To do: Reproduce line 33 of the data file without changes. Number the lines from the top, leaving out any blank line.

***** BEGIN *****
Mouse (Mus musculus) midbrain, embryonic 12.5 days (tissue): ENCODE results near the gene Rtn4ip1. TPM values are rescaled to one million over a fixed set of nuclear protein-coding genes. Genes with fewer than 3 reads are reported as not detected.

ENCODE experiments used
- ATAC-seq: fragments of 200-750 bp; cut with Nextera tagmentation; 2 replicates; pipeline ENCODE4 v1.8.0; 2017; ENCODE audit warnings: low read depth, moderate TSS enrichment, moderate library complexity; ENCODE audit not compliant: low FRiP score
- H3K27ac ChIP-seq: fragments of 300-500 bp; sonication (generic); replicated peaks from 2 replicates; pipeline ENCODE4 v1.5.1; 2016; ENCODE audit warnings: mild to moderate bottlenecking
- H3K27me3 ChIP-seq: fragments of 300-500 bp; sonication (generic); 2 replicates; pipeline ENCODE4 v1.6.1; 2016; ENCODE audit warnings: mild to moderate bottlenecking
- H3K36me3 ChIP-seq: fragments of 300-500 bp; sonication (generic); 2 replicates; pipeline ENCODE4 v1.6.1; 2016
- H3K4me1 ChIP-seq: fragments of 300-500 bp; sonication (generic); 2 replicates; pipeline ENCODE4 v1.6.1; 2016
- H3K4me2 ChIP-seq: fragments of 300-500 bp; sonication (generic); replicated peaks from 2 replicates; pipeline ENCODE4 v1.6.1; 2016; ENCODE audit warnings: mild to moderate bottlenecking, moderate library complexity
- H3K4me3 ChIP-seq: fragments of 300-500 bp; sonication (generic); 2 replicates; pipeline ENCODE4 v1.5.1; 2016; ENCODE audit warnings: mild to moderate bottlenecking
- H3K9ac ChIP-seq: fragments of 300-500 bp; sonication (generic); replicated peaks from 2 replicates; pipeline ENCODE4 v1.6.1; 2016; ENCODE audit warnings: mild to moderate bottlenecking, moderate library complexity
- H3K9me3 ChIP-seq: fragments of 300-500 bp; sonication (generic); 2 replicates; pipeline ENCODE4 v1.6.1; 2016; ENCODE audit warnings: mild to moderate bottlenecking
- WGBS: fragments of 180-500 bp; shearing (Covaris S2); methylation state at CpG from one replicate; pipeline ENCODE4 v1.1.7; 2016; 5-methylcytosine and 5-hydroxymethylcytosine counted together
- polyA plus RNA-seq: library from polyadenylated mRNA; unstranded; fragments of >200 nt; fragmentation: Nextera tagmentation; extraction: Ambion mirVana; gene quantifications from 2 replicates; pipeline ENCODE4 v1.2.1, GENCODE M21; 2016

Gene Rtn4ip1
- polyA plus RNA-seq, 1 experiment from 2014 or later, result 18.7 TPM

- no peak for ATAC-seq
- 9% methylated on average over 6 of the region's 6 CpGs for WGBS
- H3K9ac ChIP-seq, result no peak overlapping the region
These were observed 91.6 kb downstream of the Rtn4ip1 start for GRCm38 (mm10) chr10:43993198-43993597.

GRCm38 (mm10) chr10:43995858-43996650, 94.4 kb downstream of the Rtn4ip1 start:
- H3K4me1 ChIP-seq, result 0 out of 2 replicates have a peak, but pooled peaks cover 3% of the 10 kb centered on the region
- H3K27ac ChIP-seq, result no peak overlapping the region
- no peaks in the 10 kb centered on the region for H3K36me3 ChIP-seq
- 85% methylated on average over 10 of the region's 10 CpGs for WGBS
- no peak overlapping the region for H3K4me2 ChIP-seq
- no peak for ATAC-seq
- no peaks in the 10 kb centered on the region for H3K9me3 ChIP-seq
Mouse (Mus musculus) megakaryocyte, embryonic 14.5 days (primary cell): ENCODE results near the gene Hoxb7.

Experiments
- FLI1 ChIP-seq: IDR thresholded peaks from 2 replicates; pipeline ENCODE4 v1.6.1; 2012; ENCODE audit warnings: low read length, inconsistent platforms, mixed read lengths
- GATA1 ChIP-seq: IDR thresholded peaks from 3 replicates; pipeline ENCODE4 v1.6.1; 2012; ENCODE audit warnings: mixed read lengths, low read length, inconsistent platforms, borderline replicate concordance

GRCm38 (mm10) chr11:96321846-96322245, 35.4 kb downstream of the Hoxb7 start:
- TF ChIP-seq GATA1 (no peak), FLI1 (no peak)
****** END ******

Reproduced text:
- TF ChIP-seq GATA1 (no peak), FLI1 (no peak)